The next pic shows the fold up floor which is incredibly heavy. The green bit of wood with the groove cut out I think is part of the rear section of floor where it meets the transom.
Pic 4 shows the sib unfolded and finally the transom.
I ran out of time to complete the job today but will try tomorrow.
I'm starting to think my idea of inflating /deflating after use is going to be wishful thinking... I feel a trailer purchase coming on.
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Old 06 March 2008, 18:50   #16
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YIKES !
150 kilos without a motor...its really heavy!
The transom looks twice as thick as the one on my Searider.
It should last forever though! Good luck!
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Old 09 March 2008, 16:19   #17
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I used to use one of these when I was an instructor at the Sea Cadet Corps, we ran with a Mariner 40hp short shaft with prop guard.

Was great fun on flat water, but had a nasty habbit of bending and flexing in heavy conditions, make sure you keep your fingers away from the floor boards when under way or might lose them.

As for the bottom boards the flat one that is taped in the middle goes into the boat first at the stern. It should have blocks to guide the keel assembley into the transom. Then the heavy bottom boards and finally the wood pannel for the bow which is a complete pain to fit and takes a lot of kicking whilst pulling the front of the inflatable up.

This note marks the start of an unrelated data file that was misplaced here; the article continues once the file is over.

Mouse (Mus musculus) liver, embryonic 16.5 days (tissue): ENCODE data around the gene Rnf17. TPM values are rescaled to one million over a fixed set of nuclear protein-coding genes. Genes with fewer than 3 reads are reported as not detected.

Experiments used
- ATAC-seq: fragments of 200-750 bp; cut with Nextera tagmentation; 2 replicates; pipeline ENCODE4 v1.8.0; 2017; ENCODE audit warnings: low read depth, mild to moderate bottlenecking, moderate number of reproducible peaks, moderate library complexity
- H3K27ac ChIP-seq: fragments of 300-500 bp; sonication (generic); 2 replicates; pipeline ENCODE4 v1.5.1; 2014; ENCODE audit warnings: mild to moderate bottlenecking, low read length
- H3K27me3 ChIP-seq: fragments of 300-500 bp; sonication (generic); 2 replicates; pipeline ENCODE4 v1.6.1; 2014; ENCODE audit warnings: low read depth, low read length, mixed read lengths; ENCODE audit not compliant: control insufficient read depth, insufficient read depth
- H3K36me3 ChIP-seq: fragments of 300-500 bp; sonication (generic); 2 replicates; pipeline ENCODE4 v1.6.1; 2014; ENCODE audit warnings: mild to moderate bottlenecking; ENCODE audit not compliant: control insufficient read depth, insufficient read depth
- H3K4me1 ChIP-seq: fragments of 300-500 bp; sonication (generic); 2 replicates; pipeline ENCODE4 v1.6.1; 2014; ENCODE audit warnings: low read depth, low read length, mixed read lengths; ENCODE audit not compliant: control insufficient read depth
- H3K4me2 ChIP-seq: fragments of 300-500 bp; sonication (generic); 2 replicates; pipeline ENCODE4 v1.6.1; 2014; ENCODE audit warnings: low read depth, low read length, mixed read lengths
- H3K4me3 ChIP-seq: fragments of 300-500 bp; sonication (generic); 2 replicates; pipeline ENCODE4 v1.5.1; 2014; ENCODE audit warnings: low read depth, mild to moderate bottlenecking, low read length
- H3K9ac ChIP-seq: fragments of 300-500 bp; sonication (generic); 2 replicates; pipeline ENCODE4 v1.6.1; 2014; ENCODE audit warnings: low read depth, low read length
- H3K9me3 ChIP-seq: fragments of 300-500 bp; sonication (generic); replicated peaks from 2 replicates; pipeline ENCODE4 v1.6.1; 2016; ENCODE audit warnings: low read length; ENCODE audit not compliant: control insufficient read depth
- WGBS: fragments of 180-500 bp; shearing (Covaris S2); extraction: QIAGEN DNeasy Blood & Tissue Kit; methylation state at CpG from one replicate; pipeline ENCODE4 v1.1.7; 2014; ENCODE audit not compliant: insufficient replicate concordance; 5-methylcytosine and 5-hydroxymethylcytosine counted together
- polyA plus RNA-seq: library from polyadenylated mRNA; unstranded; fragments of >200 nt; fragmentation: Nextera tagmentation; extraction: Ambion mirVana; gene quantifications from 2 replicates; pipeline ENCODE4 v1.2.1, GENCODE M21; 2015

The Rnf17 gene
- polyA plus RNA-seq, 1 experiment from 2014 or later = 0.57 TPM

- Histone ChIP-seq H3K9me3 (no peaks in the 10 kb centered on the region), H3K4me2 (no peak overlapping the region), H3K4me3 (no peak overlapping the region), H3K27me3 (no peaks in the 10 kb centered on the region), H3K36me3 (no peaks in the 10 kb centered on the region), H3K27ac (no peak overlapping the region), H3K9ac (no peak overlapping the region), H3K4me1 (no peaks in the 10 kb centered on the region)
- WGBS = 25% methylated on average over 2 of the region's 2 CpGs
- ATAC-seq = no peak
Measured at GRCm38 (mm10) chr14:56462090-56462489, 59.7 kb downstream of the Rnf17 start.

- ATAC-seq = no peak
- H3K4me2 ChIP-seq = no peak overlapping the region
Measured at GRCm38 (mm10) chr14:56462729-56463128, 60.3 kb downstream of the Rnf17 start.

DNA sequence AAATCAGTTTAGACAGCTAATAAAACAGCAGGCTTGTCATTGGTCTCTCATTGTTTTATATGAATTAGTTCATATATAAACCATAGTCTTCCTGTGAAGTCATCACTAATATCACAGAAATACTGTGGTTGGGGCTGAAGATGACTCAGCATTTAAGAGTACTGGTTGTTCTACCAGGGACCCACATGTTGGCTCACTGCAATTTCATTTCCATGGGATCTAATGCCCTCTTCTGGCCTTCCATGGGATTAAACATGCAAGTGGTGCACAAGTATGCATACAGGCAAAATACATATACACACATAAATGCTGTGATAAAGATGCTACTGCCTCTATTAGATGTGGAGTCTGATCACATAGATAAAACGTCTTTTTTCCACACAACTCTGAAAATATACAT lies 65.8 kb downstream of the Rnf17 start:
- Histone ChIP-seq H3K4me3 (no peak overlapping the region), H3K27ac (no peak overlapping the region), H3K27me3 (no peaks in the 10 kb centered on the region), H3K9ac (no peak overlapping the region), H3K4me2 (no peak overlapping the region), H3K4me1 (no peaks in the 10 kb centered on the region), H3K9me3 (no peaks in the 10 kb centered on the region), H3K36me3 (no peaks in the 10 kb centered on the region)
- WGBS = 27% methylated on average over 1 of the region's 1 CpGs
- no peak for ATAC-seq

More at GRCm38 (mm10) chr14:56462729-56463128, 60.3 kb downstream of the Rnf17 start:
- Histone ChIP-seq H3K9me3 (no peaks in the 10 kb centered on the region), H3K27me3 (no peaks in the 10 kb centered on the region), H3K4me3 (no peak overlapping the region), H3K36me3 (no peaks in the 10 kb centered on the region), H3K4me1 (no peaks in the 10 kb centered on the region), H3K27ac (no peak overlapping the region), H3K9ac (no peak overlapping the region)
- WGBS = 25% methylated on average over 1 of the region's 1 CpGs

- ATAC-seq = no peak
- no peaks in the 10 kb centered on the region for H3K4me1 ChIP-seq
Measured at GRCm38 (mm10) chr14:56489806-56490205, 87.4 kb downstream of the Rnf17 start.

As for deflating and reinflating I would suggest you get a trailer as the boat will last a lot longer being left inflated than rolled up.
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Old 18 November 2008, 11:57   #18
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Mercury 25hp on this SIB

I also bought one of these Geminis from JBT earlier this year.
I was considering a 2006 25hp Mercury 4 stroke to use with the SIB on standby/safety boat duty. The outboard is available from a dealer and seems to be reasonably priced.
Any comments good or bad on this unit.

Thanks
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Old 18 November 2008, 19:40   #19
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Very good things to say about the Merc 25. We put them on our Commandos and they punt them along very nicely. Good fuel consumption, sensible shallow drive system (only one setting, but not a disadvantage where we were). Only problem we found was that the throttle would stick for a few seconds if run at flat chat - traced to a dodgy throttle rod. That was only on one unit though. I'm not normally a four stroke person but I liked it!

You can indeed carry them fairly easily - got to be a plus!
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Old 21 November 2008, 17:34   #20
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30hp 2-stroke would be your limit. I use to manhandle a 25hp Yamaha short-shaft by myself and it was challenging, especially on a steep or green slipway. Any more HP and you risk damaging your back and the engine itself!